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China approves construction of new Disneyland theme park

By Alisa Driscoll     Nov 5, 2009 in Business
The new park in Shanghai is estimated to cost roughly $3.6 billion to develop. Disney officials hope to crack the proven difficult Chinese pop culture arena.
After several years of endless negotiations, Disney finally got approval from the Chinese government to build one of its world-renowned theme parks in Shanghai on November 4. This marks a significant step for Western media and entertainment companies looking to tap into a difficult Chinese pop culture market.
According to Reuters, the delay in approval was caused by the Chinese government's hesitation to allow too much foreign influence in terms of its lifestyle and popular culture.
Disney relatively recently opened one of its theme parks in Hong Kong in 2005, but has struggled with low attendance numbers and chronic financial losses. Officials hope that by placing the new park in Shanghai, which is located in China's main financial district to which tourists and business people flock to every year, this park will be more successful on all levels. The city is also home to a population of roughly 19 million people which Disney thinks will ensure a steady number of local attendees.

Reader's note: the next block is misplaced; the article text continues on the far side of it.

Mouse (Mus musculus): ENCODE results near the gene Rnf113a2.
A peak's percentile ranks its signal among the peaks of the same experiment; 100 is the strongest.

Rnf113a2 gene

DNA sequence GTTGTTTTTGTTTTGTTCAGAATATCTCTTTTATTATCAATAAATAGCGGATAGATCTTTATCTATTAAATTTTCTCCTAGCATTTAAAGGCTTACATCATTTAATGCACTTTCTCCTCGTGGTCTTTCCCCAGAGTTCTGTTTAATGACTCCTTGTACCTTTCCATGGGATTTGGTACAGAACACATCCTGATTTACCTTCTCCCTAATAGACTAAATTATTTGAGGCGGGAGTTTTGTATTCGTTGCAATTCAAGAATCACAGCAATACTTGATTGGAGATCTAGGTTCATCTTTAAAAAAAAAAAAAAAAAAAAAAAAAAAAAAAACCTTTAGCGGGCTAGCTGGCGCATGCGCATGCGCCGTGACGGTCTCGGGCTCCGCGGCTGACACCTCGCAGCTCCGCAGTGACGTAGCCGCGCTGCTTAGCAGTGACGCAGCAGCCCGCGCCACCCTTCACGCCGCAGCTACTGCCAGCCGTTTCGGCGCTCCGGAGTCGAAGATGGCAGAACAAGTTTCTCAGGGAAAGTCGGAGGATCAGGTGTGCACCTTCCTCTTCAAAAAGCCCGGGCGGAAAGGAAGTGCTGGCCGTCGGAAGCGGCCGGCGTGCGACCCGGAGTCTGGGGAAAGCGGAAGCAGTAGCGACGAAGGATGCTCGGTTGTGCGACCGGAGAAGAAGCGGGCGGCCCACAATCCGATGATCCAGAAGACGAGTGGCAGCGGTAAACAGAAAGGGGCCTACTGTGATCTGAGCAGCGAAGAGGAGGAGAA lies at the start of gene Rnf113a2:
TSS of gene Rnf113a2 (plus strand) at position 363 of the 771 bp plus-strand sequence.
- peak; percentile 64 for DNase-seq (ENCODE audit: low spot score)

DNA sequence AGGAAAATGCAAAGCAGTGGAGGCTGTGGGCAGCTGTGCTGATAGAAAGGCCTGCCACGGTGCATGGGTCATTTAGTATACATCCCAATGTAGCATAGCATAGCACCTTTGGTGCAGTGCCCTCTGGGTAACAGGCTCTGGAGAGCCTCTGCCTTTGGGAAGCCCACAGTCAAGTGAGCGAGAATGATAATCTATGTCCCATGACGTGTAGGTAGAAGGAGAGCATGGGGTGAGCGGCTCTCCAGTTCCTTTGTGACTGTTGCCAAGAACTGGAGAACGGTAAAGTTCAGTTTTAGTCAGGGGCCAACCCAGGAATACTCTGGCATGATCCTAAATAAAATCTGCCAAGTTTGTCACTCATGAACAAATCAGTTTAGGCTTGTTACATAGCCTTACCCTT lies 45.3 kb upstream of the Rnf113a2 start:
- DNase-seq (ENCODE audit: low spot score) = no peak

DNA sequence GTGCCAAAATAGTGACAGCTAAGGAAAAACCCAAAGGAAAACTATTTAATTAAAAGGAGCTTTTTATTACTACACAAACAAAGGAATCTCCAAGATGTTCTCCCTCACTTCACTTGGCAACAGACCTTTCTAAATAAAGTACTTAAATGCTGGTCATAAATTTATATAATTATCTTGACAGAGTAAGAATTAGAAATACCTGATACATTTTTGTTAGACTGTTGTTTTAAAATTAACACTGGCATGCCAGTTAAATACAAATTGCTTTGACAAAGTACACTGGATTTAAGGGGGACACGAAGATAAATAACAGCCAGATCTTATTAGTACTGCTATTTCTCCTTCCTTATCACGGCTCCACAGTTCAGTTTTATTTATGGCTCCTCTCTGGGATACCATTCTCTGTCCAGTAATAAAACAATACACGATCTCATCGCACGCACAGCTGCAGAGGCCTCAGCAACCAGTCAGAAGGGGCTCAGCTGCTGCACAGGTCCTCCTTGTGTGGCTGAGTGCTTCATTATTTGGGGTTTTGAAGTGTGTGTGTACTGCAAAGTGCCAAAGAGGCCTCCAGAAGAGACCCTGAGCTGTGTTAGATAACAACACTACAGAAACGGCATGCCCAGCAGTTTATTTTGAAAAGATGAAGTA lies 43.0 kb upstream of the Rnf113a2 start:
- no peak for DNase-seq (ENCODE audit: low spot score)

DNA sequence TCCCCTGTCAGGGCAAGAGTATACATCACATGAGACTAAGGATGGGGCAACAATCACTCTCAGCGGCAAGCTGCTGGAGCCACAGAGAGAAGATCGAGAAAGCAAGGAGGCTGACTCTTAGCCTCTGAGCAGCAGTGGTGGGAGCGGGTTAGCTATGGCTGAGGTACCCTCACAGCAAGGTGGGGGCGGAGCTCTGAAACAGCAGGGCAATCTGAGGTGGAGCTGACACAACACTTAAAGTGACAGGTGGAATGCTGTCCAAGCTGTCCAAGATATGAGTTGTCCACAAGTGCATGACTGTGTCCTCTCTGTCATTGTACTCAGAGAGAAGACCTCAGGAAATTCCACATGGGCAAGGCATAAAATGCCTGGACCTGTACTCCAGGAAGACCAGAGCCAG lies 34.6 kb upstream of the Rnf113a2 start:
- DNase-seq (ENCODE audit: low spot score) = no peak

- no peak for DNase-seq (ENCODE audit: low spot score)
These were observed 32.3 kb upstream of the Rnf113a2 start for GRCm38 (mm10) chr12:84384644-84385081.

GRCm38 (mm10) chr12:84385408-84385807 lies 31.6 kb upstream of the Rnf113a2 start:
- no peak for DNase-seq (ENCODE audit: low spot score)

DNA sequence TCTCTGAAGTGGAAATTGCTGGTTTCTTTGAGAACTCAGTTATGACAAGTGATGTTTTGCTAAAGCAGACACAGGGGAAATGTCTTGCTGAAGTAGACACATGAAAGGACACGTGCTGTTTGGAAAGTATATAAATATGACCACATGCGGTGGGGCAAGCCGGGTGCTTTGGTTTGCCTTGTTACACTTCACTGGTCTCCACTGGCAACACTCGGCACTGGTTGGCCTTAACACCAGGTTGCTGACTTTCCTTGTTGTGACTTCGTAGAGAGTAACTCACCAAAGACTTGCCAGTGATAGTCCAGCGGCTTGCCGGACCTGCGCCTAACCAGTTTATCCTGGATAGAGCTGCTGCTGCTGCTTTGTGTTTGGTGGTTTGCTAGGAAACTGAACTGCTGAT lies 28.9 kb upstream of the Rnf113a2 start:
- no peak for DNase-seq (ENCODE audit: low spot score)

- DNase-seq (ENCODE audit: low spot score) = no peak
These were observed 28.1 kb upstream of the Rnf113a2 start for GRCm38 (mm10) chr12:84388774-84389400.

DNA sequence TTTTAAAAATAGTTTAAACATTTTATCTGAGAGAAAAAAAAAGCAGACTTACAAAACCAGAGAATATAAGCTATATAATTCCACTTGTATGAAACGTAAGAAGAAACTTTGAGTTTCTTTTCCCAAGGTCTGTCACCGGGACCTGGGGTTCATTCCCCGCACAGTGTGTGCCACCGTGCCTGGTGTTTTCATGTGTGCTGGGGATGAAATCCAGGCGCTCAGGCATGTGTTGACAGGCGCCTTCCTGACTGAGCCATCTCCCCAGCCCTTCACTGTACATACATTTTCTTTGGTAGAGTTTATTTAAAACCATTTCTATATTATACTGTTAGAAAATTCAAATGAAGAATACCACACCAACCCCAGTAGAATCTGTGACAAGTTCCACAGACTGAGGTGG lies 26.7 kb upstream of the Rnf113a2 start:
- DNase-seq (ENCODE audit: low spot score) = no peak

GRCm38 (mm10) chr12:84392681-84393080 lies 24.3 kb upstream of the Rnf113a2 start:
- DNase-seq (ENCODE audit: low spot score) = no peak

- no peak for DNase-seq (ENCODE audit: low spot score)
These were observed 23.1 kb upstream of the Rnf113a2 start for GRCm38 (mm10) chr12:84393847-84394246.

Despite the recent approval by the central Chinese government, several important details like ownership structure and local partners must be discussed between the Shanghai local government and Disney officials. Talks are still ongoing on these matters and further details are expected to be announced as they come up.
Some residents of Shanghai are pleased with the development, hoping that by bringing in an international name like Disney to the region, their businesses will improve as a result. Others are weary of the possibility of Disney taking over their homes in order to construct the park. One unnamed source was quoted as saying "if they want to demolish this place, those who have to move will have to move. There's no choice."
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